"We're seeing a lot of movement, not just on site analysis programs, but in other enterprise applications, toward the hosted model," says Donovan Gow, a research analyst for the Aberdeen Group, a Boston-based market research firm.
Peter Adams, CEO of outsourcer Primary Knowledge, New York, says he can provide "a more complete package" than software companies by combining your data with raw files from other customers, and by collecting data from all of a client's "touch points," including e-mail servers.
Tara Agneta, marketing coordinator for Sane Solutions L.L.C., a North Kingstown, R.I.-based maker of NetTracker software, says her product lets you analyze data you'd never give to outsiders, such as logs of proxy servers, "to see employee use of the Internet."
Marissa Gluck, an analyst with Jupiter Communications, New York, says the best service bureaus will offer more than the work of software.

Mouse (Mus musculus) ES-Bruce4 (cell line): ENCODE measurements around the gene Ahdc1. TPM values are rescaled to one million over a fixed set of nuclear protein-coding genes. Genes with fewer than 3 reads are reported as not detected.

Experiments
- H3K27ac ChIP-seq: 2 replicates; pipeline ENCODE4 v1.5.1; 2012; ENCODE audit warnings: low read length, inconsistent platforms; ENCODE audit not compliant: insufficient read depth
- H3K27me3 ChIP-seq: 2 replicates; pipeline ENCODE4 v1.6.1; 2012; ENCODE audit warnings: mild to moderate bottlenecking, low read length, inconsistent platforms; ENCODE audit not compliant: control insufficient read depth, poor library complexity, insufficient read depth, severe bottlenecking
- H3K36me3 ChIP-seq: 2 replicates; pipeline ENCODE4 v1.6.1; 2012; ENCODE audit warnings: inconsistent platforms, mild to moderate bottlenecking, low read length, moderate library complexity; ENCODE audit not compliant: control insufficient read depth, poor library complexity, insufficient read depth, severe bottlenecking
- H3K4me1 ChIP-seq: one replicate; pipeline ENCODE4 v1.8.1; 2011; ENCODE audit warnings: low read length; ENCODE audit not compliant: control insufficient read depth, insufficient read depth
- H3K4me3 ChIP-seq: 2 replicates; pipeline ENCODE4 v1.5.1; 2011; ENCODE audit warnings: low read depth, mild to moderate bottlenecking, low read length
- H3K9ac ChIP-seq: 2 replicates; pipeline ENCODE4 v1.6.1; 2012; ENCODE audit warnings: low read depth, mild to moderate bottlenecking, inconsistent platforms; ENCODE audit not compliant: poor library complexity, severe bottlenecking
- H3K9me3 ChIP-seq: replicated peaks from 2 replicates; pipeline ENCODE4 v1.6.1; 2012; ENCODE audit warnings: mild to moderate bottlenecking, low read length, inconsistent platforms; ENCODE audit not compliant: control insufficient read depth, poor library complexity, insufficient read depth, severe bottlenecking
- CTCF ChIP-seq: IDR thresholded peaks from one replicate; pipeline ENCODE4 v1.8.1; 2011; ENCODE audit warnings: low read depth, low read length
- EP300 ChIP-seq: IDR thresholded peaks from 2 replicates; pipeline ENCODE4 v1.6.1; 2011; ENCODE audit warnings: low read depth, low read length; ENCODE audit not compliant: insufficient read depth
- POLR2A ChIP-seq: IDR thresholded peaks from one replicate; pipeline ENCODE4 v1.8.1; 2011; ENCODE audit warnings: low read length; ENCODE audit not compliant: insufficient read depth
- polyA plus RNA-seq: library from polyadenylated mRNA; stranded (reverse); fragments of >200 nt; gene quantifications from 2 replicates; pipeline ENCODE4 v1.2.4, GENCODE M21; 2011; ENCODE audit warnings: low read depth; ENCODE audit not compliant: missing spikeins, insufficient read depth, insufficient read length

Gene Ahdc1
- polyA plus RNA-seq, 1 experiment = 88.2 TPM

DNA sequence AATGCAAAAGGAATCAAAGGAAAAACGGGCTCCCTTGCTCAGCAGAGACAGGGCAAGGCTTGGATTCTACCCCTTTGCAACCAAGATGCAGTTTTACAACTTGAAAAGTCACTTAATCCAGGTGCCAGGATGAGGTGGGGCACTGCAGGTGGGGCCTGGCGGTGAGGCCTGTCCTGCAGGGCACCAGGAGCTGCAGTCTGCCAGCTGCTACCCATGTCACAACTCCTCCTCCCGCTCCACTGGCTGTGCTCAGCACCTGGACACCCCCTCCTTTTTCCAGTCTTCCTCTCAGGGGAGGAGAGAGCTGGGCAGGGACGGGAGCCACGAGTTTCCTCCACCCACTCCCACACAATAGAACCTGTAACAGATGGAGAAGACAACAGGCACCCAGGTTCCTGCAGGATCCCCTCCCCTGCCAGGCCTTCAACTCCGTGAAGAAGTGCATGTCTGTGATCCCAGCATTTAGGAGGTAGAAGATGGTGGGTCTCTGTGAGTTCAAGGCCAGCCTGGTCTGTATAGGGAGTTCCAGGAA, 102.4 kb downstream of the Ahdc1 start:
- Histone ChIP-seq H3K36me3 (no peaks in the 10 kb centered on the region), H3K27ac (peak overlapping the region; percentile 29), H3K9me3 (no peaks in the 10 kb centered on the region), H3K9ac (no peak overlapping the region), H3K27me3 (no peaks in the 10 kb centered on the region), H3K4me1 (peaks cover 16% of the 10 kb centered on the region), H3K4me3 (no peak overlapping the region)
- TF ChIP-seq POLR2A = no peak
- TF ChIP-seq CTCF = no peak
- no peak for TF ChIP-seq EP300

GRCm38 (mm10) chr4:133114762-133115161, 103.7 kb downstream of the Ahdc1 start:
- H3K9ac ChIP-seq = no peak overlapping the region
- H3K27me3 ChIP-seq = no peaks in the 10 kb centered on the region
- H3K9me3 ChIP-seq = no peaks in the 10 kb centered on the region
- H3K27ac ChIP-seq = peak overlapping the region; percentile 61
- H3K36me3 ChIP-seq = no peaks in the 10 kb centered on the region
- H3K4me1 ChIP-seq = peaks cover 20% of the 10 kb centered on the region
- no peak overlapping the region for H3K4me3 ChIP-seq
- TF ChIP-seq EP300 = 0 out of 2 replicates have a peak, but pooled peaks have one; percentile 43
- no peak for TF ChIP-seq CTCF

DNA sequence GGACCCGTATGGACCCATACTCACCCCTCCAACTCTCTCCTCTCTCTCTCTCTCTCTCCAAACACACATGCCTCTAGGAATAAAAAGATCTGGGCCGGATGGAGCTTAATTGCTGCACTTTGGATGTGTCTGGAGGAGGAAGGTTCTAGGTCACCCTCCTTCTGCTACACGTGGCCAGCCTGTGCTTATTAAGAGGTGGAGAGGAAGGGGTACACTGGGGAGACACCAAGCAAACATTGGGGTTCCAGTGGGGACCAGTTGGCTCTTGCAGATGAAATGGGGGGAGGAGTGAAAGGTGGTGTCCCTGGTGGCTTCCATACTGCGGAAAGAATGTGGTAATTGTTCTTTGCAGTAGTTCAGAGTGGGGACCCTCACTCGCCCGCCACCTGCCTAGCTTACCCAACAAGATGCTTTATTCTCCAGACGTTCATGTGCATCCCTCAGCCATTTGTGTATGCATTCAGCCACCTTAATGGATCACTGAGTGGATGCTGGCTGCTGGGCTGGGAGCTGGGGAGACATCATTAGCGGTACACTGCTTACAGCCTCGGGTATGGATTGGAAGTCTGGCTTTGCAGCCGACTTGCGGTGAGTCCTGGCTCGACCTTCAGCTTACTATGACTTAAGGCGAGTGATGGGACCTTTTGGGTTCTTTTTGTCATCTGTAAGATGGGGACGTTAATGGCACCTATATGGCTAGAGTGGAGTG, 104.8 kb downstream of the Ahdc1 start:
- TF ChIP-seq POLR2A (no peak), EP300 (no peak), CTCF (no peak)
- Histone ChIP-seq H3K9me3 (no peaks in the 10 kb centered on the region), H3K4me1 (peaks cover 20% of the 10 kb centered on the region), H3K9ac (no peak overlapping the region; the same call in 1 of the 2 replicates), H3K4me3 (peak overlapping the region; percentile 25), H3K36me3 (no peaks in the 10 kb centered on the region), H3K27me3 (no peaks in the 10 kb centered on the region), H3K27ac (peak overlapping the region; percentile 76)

"The value of the service is the analysis and data mining," she says. "It's really hard to hire good analysts. Most agencies won't have the resources to do that."
What that means is outsourcing and the wise use of software make sense, says Lee Wright, president of People Design Technology, a Dallas-based consulting firm. Outsourcers will give you good ideas about how to target customers and improve results, he says, but the goal is much grander: integrating customer information.
Joel Yaffe, an analyst with market researcher Giga Information Group, Cambridge, Mass., says you can increasingly combine buying software and outsourcing with one contract.
Accrue Software, Fremont, Calif., and net.Genesis Corp., Cambridge, Mass., are now offering to outsource applications for clients, even though that's not their core competency, to secure more business long term. "A number of vendors are looking at the space, from a service as well as a tools perspective," Mr. Yaffe says.
Steve Podradchik, CEO of Marketwave Corp., Seattle, which makes the Hit List line of Web analysis software, concludes software or services is "not a replacement situation -- it's not either-or. If your investment is heavy enough, you need both kinds of things."